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The devil has permeated through the Kenyan political space

By Mohamed Adan Wato | December 21st 2012

By Mohamed Adan Wato

The evolution of political activity in the run up to general election is a long drawn, dramatic affair. Party positions were demarcated long ago, during the constitutional referendum where opposing views were marketed to Kenyans through the orange and banana labels.

And in a manner of scientific concept, of psychological model where human behavior is understood in terms of operant and classical conditioning, political actors have truly been ingenious; they have successfully shaped the mind-set of Kenyan electorate through subtle and calculated scheme.

Although Kenyans were once united in condemning societal ills that have hindered their progress, they are becoming skeptical about the future due to sheer scale of ineptitude, hopelessness, economic hardships, and overall mismanagement of public affairs, a cause for their disillusionment.

Unfortunately, there is a trend; a change of heart to tolerate the detractors of Kenya’s progress. People have undergone some form of conditioning in order for them to accept the political realignments that have led to the birth of establishments such as the Jubilee alliance or the CORD coalition.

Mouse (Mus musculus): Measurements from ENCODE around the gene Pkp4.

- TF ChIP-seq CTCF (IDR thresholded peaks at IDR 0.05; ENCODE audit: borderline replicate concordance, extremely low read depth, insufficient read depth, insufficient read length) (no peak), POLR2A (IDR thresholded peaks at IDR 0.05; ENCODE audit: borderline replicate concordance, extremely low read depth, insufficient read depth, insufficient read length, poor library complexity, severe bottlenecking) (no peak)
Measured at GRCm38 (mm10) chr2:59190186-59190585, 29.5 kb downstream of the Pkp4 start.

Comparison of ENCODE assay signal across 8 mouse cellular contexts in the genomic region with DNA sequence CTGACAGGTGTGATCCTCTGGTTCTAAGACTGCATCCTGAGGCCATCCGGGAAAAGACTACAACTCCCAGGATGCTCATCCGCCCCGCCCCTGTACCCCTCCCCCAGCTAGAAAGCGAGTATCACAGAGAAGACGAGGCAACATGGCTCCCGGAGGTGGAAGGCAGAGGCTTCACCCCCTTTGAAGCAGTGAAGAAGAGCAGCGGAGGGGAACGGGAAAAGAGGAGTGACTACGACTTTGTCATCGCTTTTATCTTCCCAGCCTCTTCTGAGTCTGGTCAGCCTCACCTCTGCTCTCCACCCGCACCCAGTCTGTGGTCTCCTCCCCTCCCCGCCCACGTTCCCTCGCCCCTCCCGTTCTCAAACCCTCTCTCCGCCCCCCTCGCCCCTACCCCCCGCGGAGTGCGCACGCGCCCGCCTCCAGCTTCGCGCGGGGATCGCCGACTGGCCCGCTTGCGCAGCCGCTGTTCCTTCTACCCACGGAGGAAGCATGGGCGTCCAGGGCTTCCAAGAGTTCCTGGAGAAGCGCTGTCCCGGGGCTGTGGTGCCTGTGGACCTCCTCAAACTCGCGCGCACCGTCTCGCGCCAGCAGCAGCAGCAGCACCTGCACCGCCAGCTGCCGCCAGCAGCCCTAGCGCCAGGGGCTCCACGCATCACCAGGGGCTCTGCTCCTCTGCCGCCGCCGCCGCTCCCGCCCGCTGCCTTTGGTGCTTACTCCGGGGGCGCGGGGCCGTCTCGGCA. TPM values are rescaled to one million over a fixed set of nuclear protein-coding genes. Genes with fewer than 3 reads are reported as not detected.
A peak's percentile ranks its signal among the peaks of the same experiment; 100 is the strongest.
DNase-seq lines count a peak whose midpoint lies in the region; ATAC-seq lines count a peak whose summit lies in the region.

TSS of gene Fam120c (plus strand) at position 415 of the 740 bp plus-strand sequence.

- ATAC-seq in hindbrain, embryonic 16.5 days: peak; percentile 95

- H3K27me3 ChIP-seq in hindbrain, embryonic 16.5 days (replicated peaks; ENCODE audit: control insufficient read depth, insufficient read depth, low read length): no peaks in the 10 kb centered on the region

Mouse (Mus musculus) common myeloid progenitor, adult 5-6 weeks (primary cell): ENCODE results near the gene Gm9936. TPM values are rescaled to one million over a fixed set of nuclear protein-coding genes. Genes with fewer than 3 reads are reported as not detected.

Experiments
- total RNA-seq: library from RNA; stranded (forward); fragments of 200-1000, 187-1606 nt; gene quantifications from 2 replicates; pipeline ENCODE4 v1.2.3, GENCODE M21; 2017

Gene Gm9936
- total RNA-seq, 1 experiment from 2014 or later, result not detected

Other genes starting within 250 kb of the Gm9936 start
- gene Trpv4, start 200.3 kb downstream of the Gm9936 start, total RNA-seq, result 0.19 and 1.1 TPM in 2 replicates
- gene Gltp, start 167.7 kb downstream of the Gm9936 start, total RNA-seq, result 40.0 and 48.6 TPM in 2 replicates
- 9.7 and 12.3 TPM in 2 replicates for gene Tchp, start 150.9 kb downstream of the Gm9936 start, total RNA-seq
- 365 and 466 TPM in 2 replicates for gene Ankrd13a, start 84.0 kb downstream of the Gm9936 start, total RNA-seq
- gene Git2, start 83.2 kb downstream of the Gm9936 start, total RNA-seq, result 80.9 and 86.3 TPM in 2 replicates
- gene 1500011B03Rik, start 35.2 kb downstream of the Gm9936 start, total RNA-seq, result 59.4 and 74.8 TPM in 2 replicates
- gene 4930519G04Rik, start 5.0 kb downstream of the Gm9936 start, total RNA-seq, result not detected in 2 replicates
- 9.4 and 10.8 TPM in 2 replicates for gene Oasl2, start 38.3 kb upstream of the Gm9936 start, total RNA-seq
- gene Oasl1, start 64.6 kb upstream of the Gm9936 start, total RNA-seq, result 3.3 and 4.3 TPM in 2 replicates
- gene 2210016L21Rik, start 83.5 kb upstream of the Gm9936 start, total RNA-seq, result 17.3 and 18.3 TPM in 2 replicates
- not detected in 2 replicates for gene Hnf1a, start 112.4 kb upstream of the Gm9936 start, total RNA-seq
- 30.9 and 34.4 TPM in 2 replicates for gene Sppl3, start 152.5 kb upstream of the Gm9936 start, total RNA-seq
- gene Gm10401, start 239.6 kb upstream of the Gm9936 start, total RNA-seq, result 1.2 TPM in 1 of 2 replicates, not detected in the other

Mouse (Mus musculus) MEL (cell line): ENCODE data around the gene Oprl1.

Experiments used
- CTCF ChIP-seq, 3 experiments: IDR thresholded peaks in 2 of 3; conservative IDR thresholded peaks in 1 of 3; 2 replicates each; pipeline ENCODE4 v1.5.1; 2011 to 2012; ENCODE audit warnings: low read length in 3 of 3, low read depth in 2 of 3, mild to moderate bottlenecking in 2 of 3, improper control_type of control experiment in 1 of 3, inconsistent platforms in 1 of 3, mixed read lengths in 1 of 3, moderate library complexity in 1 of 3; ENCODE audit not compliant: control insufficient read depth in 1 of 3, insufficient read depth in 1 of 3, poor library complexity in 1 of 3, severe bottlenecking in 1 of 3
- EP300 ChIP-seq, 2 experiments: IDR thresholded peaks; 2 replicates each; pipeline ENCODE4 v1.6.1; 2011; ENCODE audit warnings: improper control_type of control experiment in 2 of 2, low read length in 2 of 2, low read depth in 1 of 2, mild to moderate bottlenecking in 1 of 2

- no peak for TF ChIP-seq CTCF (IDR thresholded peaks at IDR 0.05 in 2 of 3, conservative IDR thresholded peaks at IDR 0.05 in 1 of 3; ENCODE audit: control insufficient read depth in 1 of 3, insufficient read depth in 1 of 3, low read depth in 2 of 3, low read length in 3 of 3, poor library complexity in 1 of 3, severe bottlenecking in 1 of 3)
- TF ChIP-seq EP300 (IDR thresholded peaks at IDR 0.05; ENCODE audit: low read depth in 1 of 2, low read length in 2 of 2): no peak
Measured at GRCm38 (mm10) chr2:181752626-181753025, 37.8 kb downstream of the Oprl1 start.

The allure of political strategy based on collective tribalism is apparently so powerful and captivating. As such, the criteria for political leadership is now dislocated from sole proprietorship to a partnership where because of ownership, risks are redistributed rendering leadership to lose credibility in terms of responsibility and accountability.

For these reasons, it is increasingly getting difficult to differentiate between the major political actors based on the ideals they promote or issues of public discourse.

We are yet to understand the complexity of creative planning and eventual conditioning and political orientation of the Kenyan society. It seems the beginning of our political story is far from ending. The political mix, and in particular the role of Deputy Prime minister Musalia Mudavadi in the on-going political scheme, is one similar to a volatile reagent. It is better not be surprised when the unthinkable happens.

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By Mohamed Adan Wato, Major (Rtd.). Mohamed Wato is a retired army officer, a practicing Security professional and a Mwakilishi.com contributor. He is the author of the book "Walking A tight Rope amidst Kenya Post Election violence"."

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